We've recently met with several families, from a number of different public school districts, who have encountered a similar problem. They each have have a child who was struggling in school, and they met with school officials to explore their options. They were offered support services and accommodations and when they asked whether their child needed to be evaluated for eligibility for special education services under the Individuals with Disabilities Education Act (IDEA), they were told they didn't need to "do anything formal".
"We don't need to classify your son," one family was told. "We'll give him what he needs without having to go through that".
This may seem like a great suggestion by a thoughtful school district, but it is anything but. Students who are struggling have a right to be evaluated, and if they are found to need special educational services, they have a right to those services. The school district is not doing this student a favor. They are avoiding having to include this student in their roster of those receiving special education services, which is carefully scrutinized by the State to make sure children aren't being classified unnecessarily.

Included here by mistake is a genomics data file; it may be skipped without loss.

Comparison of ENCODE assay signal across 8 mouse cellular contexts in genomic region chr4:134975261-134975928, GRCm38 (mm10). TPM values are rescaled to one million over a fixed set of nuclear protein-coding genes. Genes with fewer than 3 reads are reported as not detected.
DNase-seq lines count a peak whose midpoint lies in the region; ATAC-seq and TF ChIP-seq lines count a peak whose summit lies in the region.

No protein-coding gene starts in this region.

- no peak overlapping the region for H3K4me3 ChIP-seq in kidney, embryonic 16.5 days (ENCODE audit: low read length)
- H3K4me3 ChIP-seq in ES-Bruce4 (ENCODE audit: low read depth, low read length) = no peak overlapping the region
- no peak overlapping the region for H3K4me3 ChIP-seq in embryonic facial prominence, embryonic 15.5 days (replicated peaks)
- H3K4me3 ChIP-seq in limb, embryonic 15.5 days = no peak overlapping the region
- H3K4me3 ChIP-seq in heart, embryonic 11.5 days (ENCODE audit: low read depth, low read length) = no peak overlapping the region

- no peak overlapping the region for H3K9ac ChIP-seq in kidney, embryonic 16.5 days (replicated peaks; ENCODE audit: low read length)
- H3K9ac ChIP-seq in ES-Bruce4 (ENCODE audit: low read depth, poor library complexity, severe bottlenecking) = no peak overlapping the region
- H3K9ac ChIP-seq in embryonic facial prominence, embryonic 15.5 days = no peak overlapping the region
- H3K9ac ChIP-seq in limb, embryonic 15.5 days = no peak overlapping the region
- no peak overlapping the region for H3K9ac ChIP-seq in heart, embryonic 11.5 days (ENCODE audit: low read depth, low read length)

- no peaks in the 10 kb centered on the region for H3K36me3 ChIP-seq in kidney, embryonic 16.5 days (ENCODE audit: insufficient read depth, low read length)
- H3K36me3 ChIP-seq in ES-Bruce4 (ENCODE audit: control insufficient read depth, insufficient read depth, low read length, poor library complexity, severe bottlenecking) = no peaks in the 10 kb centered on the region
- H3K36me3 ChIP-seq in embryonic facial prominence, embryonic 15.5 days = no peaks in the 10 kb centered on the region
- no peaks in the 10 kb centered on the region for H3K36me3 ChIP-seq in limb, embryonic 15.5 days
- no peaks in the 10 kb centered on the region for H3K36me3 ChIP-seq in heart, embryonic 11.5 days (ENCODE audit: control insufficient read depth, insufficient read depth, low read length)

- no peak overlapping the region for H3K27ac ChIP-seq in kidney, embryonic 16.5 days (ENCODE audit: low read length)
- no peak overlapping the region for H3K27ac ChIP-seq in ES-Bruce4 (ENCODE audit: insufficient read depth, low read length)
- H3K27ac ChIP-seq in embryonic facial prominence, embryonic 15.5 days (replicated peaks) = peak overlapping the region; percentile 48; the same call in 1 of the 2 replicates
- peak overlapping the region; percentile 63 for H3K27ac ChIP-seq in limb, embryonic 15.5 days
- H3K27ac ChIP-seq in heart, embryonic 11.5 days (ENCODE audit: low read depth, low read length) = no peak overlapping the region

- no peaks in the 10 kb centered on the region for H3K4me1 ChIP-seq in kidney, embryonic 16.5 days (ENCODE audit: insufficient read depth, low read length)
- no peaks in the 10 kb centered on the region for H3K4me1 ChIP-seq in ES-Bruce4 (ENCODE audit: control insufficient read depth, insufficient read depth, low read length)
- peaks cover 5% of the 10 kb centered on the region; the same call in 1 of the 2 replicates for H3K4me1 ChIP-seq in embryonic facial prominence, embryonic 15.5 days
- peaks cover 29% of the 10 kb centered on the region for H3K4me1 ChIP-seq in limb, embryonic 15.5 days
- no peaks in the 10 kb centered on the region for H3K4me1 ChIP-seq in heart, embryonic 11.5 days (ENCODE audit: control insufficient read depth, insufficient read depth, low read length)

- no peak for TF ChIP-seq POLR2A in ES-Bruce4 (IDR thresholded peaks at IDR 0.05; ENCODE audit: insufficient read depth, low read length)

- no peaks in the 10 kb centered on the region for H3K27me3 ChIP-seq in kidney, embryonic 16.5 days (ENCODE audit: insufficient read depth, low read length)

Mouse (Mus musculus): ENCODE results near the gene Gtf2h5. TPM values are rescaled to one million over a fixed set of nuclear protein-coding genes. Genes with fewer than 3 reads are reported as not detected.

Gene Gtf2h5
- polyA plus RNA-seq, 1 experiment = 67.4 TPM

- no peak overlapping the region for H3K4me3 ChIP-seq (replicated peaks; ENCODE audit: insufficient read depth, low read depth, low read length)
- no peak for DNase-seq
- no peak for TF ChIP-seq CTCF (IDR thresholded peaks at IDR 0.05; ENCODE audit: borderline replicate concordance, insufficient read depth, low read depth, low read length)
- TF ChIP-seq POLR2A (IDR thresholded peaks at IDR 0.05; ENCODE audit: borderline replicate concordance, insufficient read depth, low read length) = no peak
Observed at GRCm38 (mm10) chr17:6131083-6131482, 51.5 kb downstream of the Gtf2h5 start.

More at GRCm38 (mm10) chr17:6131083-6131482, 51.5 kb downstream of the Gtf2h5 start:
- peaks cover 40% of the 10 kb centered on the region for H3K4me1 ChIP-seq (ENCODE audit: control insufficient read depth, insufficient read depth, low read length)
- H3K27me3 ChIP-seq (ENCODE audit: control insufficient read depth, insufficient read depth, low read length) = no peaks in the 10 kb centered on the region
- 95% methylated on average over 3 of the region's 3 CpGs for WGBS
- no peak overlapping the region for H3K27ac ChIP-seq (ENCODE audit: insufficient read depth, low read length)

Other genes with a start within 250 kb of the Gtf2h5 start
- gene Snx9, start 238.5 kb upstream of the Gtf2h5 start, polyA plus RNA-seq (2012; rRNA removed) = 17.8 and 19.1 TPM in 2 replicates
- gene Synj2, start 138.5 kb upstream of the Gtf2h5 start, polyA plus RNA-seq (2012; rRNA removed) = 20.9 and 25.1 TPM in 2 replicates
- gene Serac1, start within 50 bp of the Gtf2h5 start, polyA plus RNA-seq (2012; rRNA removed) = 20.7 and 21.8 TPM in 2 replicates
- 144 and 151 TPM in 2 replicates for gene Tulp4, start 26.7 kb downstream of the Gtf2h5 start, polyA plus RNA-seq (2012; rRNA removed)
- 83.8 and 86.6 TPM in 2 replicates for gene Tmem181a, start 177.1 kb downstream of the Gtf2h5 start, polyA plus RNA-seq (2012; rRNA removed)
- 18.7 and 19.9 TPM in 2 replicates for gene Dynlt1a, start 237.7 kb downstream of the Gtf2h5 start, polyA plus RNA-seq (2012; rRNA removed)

Another issue is that when services are offered informally by a school, they can be stopped at any time. We've seen this happen when there has been a change of staff at the school, or it can occur when the school sees some improvement in the student's performance and unilaterally decides to withdraw services. In contrast, a student who is receiving special education services under the IDEA continues to receive services which are updated at least annually through an Individual Educational Program (IEP). Services cannot be terminated completely unless the child is formally discharged from special education after a meeting of all concerned parties, including the parents.
Parents should be aware of their rights to services for their child and avoid substituting informal arrangements for the legal rights and protections of the IDEA.